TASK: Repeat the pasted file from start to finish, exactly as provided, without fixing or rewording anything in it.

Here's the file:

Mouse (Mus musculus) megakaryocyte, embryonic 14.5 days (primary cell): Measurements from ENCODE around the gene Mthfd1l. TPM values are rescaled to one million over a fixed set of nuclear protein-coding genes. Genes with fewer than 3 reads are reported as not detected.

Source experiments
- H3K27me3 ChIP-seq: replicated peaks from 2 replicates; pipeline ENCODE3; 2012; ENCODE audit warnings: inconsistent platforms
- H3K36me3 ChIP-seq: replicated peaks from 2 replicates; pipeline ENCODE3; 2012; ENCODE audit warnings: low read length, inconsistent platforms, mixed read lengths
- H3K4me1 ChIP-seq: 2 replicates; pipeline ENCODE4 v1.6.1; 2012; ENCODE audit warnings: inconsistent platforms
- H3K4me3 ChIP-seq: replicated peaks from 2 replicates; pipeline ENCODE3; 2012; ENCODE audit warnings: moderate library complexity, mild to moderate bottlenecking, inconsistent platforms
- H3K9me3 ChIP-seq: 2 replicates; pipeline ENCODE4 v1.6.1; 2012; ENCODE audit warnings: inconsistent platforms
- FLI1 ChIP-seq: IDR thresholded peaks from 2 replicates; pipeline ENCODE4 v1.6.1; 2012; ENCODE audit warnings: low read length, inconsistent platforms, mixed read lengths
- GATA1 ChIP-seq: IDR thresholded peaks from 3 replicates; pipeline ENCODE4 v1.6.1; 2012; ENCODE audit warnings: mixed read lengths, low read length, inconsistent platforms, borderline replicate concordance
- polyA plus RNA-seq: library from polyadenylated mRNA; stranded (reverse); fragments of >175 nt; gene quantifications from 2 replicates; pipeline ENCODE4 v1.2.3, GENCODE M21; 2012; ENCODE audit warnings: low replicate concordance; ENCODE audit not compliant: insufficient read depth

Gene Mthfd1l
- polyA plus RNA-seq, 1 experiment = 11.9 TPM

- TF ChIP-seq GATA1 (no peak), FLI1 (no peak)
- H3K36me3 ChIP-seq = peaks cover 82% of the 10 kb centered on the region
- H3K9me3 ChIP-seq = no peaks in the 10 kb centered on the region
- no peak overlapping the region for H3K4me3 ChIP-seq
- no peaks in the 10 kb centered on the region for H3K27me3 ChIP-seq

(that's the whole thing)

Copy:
Mouse (Mus musculus) megakaryocyte, embryonic 14.5 days (primary cell): Measurements from ENCODE around the gene Mthfd1l. TPM values are rescaled to one million over a fixed set of nuclear protein-coding genes. Genes with fewer than 3 reads are reported as not detected.

Source experiments
- H3K27me3 ChIP-seq: replicated peaks from 2 replicates; pipeline ENCODE3; 2012; ENCODE audit warnings: inconsistent platforms
- H3K36me3 ChIP-seq: replicated peaks from 2 replicates; pipeline ENCODE3; 2012; ENCODE audit warnings: low read length, inconsistent platforms, mixed read lengths
- H3K4me1 ChIP-seq: 2 replicates; pipeline ENCODE4 v1.6.1; 2012; ENCODE audit warnings: inconsistent platforms
- H3K4me3 ChIP-seq: replicated peaks from 2 replicates; pipeline ENCODE3; 2012; ENCODE audit warnings: moderate library complexity, mild to moderate bottlenecking, inconsistent platforms
- H3K9me3 ChIP-seq: 2 replicates; pipeline ENCODE4 v1.6.1; 2012; ENCODE audit warnings: inconsistent platforms
- FLI1 ChIP-seq: IDR thresholded peaks from 2 replicates; pipeline ENCODE4 v1.6.1; 2012; ENCODE audit warnings: low read length, inconsistent platforms, mixed read lengths
- GATA1 ChIP-seq: IDR thresholded peaks from 3 replicates; pipeline ENCODE4 v1.6.1; 2012; ENCODE audit warnings: mixed read lengths, low read length, inconsistent platforms, borderline replicate concordance
- polyA plus RNA-seq: library from polyadenylated mRNA; stranded (reverse); fragments of >175 nt; gene quantifications from 2 replicates; pipeline ENCODE4 v1.2.3, GENCODE M21; 2012; ENCODE audit warnings: low replicate concordance; ENCODE audit not compliant: insufficient read depth

Gene Mthfd1l
- polyA plus RNA-seq, 1 experiment = 11.9 TPM

- TF ChIP-seq GATA1 (no peak), FLI1 (no peak)
- H3K36me3 ChIP-seq = peaks cover 82% of the 10 kb centered on the region
- H3K9me3 ChIP-seq = no peaks in the 10 kb centered on the region
- no peak overlapping the region for H3K4me3 ChIP-seq
- no peaks in the 10 kb centered on the region for H3K27me3 ChIP-seq